The stock market was resilient on Tuesday, fighting back from early losses to trade nearly unchanged in early afternoon trading. Just before 1 p.m. EDT, the Nasdaq Composite (^IXIC -0.12%) was up just 3 points, and other indexes were similarly quiet.

There's one stock, though, that suffered a huge drop that had absolutely nothing to do with its own business. Instead, the decline stems solely from the acquisition deal it agreed to just a month ago, and some investors wish that the company had never agreed to the buyout. Below, we'll look more closely at Five9 (FIVN -0.12%) and why it's leading the Nasdaq lower today.

Gains disappear

Shares of Five9 were down almost 15% early Tuesday afternoon. The provider of cloud-based call center services is falling in concert with Zoom Video Communications (ZM -1.59%), whose stock fell a similar amount after releasing financial results that pointed to slowing future growth.

Three people at computers wearing headsets.

Image source: Getty Images.

The reason for the link has to do with the terms of the deal under which Five9 agreed to get acquired by Zoom. The $14.7 billion buyout gives Five9 shareholders absolutely no cash. Instead, they'll receive 0.5533 shares of Zoom stock for every Five9 share they own. Although the stock price movements haven't been entirely in lockstep since the merger announcement, Zoom and Five9 have tracked each other quite closely.

In July, when the deal was announced, Five9 shares rose almost 5% while Zoom's stock fell 4%. Now, unfortunately, Five9 is down about 17% from where its stock closed the day of the acquisition announcement. As long as the parties keep the deal intact, moreover, shareholders can expect the two stocks to keep trading roughly in tandem.

When fundamentals don't matter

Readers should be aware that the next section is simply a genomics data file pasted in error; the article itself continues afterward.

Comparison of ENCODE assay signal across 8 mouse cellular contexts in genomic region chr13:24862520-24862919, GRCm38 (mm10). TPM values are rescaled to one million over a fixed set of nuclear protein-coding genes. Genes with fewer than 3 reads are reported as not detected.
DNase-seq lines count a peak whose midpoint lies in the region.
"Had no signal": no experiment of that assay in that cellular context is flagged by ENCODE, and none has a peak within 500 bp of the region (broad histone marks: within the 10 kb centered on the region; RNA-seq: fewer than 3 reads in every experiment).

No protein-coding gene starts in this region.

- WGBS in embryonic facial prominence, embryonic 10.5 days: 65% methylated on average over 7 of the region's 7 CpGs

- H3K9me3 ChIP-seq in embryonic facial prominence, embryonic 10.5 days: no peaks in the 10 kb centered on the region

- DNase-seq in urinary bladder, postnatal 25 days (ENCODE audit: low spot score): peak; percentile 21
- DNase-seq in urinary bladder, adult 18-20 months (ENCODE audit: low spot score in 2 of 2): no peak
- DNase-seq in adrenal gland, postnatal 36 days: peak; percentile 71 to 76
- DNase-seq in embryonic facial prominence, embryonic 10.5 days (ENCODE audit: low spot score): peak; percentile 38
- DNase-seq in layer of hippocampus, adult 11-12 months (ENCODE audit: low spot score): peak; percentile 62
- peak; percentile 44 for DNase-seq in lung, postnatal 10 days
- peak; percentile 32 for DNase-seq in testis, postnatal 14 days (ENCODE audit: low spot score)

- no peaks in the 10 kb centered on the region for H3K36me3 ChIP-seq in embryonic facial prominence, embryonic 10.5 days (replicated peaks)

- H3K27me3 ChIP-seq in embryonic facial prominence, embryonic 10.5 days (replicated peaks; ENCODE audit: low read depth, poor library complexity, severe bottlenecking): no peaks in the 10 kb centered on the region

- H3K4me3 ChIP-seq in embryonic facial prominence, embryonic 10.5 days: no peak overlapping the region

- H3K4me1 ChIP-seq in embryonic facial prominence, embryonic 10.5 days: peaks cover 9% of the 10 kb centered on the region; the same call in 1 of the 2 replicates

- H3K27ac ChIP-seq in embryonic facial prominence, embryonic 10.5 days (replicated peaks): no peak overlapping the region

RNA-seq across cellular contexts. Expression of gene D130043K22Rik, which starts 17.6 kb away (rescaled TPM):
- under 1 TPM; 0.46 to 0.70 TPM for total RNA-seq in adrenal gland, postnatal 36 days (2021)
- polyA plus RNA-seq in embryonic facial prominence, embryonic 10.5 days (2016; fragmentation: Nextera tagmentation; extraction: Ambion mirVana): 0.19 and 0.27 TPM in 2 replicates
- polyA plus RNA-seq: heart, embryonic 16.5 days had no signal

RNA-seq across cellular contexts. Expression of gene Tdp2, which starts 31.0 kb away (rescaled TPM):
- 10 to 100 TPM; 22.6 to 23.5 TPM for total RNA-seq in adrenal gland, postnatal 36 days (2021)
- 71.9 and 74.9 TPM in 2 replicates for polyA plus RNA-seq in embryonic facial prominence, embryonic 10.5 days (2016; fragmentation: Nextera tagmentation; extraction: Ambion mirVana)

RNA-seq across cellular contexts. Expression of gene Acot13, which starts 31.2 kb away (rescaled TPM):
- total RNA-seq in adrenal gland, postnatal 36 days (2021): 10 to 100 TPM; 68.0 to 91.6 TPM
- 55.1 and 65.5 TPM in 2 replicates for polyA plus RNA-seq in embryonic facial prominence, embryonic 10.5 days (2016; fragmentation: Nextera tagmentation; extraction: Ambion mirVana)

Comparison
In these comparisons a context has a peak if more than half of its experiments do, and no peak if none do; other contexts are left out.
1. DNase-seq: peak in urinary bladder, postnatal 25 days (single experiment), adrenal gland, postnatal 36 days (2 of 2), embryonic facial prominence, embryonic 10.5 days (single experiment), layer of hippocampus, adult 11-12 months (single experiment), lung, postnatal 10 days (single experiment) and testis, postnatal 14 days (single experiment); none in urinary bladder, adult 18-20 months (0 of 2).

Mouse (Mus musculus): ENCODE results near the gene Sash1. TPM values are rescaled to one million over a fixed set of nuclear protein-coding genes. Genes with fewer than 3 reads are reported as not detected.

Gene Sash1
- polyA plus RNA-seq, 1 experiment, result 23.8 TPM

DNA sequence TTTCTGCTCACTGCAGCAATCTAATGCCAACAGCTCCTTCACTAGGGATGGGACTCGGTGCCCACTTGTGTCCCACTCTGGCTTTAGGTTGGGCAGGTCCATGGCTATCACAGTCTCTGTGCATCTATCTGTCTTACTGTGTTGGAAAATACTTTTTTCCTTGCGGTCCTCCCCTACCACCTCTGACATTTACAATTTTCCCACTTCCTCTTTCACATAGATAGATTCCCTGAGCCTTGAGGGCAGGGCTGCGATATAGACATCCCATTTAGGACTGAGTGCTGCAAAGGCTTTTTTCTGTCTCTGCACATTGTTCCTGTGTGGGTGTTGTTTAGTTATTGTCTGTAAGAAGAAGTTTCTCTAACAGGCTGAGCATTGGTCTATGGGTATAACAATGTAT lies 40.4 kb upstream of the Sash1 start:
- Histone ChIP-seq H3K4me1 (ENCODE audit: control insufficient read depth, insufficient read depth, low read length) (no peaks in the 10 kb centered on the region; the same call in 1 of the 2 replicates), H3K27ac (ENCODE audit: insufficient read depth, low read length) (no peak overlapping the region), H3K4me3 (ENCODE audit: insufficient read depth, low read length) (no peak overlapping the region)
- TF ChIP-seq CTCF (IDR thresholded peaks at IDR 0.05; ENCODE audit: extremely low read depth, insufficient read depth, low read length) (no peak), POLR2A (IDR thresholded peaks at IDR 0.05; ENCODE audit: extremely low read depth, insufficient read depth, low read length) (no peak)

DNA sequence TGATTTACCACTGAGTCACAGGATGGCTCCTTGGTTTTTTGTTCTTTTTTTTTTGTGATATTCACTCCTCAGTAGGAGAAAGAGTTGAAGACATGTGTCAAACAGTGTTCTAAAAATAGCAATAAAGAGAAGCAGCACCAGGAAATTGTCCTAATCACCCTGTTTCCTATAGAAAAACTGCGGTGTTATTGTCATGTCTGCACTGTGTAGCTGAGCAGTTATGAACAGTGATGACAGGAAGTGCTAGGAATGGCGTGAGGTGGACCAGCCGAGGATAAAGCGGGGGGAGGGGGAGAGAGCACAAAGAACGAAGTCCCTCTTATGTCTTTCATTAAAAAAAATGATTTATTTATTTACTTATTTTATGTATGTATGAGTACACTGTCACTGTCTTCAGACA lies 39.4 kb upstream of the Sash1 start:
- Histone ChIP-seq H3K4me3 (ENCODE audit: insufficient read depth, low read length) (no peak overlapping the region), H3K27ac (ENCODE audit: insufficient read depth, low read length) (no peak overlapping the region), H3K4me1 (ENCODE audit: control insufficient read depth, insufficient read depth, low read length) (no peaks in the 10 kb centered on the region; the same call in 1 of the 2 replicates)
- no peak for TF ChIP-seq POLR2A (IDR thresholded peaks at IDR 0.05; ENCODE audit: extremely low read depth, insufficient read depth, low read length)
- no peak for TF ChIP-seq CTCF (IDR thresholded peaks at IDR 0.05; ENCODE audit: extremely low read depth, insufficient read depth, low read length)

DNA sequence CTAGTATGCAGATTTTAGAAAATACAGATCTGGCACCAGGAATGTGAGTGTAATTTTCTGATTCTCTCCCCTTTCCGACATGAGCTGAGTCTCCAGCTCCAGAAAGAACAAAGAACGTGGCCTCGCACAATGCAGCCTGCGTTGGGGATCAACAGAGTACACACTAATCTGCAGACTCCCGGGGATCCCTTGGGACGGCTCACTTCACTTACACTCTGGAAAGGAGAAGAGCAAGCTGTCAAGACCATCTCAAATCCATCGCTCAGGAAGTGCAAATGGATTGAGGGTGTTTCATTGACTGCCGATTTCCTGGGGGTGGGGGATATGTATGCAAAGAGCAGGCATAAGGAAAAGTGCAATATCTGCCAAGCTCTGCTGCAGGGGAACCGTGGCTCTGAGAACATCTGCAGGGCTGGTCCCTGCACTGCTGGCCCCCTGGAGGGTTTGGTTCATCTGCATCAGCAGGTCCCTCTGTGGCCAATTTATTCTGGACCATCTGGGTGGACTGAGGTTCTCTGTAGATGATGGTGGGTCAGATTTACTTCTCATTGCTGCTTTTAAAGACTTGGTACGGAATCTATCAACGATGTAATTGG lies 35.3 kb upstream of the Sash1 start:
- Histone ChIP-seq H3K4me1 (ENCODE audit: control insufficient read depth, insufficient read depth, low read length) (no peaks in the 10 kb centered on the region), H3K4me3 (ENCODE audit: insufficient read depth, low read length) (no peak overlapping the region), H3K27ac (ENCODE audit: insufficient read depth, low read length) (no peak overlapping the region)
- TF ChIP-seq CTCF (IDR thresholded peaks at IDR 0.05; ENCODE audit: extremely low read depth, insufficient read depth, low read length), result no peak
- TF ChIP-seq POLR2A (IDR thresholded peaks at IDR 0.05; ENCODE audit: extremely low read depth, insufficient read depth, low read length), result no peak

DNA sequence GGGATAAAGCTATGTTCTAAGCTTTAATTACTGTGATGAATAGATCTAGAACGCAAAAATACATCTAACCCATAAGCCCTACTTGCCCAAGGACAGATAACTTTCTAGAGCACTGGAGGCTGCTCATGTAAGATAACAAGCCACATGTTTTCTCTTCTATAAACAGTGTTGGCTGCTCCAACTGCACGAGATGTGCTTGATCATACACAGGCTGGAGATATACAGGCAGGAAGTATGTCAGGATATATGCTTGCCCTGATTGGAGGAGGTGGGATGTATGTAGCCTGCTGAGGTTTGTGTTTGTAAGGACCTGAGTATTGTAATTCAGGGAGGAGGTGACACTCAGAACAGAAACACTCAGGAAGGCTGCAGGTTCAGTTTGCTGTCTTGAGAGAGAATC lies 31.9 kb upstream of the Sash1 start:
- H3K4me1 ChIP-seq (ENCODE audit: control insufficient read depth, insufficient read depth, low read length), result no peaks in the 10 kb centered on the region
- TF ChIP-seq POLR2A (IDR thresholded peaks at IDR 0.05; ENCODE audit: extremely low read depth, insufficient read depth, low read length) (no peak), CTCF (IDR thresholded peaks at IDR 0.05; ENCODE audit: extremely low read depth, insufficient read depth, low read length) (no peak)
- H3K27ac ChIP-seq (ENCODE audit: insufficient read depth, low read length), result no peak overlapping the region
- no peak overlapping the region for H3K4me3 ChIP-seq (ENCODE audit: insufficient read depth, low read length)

Perhaps the biggest letdown for Five9 shareholders is that the company itself has performed well from a business standpoint. In its own earnings release from late July, Five9 reported 44% growth in revenue from  year-earlier levels, pushed higher largely by a 50% jump in enterprise subscription revenue year over year. Adjusted net income pushed higher by 13%, and Five9 now gets more than 90% of its total sales from recurring sources, including an 84% share from enterprise clients.

Absent the Zoom deal, moreover, it would've been reasonable for Five9 to keep seeing its stock rise along with the rest of the software-as-a-service (SaaS)  industry. Zoom's woes have stemmed largely from fears that the explosion of interest that came out of the COVID-19 pandemic would necessarily peter out once the economy began to return to more normal functioning. Elsewhere in the SaaS stock universe, however, many strong-performing companies have kept up their momentum and delivered even greater returns to their shareholders.

Wall Street analysts had largely agreed about Five9's potential. Price targets in the $215 to $220 per-share range for Five9 are as much as 40% higher than the stock's current levels. Moreover, several high-growth stocks have had their price targets lifted repeatedly by the analyst community during the summer rally.

Mergers and acquisitions aren't always good news

Most investors see buyout bids as unqualified good news, sending shares soaring in a one-day surge. Yet sometimes, tying your future to another company can turn out worse than you'd expect. That's what Five9 is learning from Zoom's troubles today.